Derek Lowe Rocked Again as Royals Beat Indians 8-3

Derek Lowe had another miserable outing and the Indians couldn’t come back from an early deficit Tuesday night as the Royals beat up on the Tribe, 8-3, in the opener of a three-game series in Kansas City. The loss drops Cleveland to 50-53 and six full games behind the White Sox in the AL Central.

John Rieger-US PRESSWIRE

The trouble started in the bottom of the first. Alex Gordon led off the inning with a base hit, then moved to scoring position on Alcides Escobar‘s sacrifice bunt and came home on Lorenzo Cain‘s RBI single. It didn’t take long for Cleveland to respond: with runners at second and third and one out in the top of the second, Johnny Damon and Casey Kotchman came through with back-to-back RBI hits off Kansas City starter Luke Hochevar to score Michael Brantley and Carlos Santana as the Indians took a 2-1 lead.

But it didn’t last long. After getting two quick outs to start the bottom of the second inning, Lowe gave up a single, a double, and a walk to load the bases and set the stage for Alcides Escobar’s two-run single. The seesaw continued to bounce in the top of the third as Asdrubal Cabrera doubled, moved to third on Jason Kipnis‘ groundout, and scored on Hochevar’s wild pitch to even the score at 3-3.

Then came the bottom of the third—and all hell broke loose. Two singles and a walk loaded the bases with nobody out before Billy Butler scored on Lowe’s balk and Chris Getz delivered with a two-run double to knock Lowe out of the game. Josh Tomlin came in from the bullpen and gave up an RBI double to Alex Gordon and an RBI triple to Alcides Escobar before escaping the jam.

That was it for the scoring. Tomlin, Jeremy Accardo, and Joe Smith managed to keep Kansas City’s bats at bay for the next five innings while Hochevar, Tim Collins, and Aaron Crow shut out the Tribe from the fourth through the ninth. The Royals held on for an 8-3 victory to snap their five-game losing streak, while the Indians lost their fourth straight game.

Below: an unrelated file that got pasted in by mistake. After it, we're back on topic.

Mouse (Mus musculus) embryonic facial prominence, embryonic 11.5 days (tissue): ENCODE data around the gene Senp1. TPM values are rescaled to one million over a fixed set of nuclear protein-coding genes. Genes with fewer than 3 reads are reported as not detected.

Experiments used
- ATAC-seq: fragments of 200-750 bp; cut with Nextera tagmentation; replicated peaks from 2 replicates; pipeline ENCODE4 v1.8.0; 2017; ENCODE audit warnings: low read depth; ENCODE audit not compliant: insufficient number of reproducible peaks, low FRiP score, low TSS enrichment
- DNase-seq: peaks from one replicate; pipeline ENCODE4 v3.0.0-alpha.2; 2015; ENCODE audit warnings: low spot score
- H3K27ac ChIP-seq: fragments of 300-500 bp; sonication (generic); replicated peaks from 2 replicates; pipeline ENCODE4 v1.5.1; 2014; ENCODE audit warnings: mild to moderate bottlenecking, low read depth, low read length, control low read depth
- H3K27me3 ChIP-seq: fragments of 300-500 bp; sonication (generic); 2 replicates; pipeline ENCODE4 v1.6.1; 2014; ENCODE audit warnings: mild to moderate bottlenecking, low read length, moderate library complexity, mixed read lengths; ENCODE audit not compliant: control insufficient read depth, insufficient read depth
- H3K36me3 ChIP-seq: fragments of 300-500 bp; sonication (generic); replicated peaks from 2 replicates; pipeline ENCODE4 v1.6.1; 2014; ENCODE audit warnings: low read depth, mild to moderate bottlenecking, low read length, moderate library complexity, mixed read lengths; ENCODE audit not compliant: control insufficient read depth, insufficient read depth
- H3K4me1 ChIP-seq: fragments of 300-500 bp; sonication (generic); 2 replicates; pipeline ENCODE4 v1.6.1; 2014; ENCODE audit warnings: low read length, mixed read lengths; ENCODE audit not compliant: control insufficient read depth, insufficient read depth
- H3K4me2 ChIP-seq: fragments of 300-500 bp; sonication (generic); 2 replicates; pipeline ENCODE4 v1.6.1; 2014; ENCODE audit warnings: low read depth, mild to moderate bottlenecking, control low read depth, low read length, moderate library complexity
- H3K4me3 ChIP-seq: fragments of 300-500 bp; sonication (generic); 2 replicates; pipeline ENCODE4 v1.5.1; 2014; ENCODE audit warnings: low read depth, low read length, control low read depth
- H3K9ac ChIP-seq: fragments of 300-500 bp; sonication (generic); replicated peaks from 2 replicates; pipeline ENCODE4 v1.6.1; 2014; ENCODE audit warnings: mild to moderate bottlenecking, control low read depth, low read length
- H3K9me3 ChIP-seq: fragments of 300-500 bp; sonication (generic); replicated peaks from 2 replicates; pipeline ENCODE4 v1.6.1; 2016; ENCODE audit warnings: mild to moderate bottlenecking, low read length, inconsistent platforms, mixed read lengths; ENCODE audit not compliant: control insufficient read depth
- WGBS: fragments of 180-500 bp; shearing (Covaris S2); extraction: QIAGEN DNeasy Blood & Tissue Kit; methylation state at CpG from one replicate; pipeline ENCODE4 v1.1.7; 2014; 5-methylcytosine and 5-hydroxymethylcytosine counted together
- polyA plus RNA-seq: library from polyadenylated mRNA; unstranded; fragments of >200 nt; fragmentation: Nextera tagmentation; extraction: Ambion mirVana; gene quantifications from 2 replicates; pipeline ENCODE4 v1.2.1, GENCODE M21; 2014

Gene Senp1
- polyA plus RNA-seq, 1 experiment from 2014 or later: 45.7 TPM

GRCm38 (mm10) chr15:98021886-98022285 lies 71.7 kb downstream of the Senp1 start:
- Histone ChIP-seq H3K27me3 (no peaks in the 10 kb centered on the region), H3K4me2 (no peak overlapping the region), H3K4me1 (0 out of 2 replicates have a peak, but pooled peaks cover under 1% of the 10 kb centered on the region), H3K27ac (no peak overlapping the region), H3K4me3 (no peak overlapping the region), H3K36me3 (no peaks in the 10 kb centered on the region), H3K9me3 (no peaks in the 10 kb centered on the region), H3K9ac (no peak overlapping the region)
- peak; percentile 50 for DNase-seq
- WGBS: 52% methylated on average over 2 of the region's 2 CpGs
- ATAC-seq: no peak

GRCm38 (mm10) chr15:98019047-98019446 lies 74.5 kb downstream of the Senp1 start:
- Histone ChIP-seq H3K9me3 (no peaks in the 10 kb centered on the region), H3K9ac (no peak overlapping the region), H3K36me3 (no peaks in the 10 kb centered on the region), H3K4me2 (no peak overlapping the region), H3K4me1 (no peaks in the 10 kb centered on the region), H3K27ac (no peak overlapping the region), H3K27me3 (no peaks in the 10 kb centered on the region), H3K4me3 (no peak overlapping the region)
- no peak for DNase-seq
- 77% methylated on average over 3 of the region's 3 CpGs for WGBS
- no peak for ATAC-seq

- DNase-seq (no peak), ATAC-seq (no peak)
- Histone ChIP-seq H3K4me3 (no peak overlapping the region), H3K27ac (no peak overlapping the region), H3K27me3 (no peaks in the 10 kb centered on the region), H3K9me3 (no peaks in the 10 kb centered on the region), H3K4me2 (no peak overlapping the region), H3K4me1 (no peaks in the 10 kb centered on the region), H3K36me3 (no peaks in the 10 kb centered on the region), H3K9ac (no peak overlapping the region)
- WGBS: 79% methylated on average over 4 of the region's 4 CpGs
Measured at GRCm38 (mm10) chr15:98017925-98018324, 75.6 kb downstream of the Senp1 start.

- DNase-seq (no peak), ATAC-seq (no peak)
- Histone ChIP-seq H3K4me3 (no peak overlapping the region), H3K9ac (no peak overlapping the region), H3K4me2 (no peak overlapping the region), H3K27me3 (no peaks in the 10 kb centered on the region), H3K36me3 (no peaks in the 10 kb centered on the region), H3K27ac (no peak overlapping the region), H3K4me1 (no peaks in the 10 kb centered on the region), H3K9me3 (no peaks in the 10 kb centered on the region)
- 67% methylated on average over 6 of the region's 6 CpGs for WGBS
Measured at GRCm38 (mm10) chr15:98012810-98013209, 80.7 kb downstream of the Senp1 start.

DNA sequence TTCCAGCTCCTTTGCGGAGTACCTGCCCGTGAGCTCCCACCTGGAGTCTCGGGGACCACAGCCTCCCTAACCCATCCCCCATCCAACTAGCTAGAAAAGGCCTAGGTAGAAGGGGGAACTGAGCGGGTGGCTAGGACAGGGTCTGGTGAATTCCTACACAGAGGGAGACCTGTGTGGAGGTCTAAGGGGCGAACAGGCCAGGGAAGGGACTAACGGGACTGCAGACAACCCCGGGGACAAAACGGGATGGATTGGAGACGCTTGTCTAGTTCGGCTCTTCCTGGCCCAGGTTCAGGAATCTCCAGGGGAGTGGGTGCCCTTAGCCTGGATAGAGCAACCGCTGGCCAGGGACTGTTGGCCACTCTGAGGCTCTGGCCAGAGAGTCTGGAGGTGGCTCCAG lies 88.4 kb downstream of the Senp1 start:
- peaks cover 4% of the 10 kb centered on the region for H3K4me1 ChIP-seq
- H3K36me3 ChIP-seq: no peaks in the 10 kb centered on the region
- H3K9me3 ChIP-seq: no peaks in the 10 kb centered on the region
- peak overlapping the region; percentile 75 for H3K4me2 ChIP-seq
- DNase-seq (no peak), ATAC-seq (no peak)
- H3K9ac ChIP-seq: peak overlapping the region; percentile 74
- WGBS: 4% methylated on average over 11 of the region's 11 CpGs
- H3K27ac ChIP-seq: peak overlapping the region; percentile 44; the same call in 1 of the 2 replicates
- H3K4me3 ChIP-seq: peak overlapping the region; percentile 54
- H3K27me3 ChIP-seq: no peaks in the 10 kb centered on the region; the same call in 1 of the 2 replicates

Source: FanGraphs

John Rieger-US PRESSWIRE

The Good: We’re finally starting to see some personnel changes in the Indians’ rotation. Josh Tomlin’s relief appearance Tuesday effectively signaled that he would not be making his scheduled start Thursday; sure enough, Manny Acta revealed in his post-game press conference that Corey Kluber would be taking his place. Nothing’s official yet, but presumably there’s a good chance that Lowe will be removed from the rotation as well. It’s hard not to feel bad for them, but the team definitely looks better without the struggling Tomlin and Lowe in the rotation.

Meanwhile, Asdrubal Cabrera (2-for-5 with a double) and Michael Brantley (2-for-4 with a double) both had good nights at the plate, and Josh Tomlin held the Royals to just one run on three hits in 2.2 innings of relief. Perhaps he’s found his real calling?

The Bad: Derek Lowe. This really goes without saying—the veteran right-hander got rocked for seven runs on eight hits in only 2.1 innings. He walked two while striking out only one. Lowe has just been abysmal over the last two months, as this was just the latest in a long string of disastrous outings.

Speaking more generally, this losing streak has to end if the Indians are to have any hope of contending this year. Overcoming a six-game deficit with two months to play is definitely possible, but this team simply cannot afford to lose any more ground.

The “Huh?”: It makes sense and it was probably the smart move, but it was weird to see Tomlin coming in in relief. It’s also odd that the Indians listed him as the scheduled starter for Thursday until he entered the game Tuesday—either the team wanted to keep the shift quiet until the last minute, or Manny Acta and the front office made the decision to move him to the bullpen very recently.

Interesting Tidbit: Josh Tomlin has made only two relief appearances in his three-year MLB career (his first was on April 14), and both have been at Kauffman Stadium.

Topics: Corey Kluber, Derek Lowe, Josh Tomlin, Kansas City Royals, Luke Hochevar

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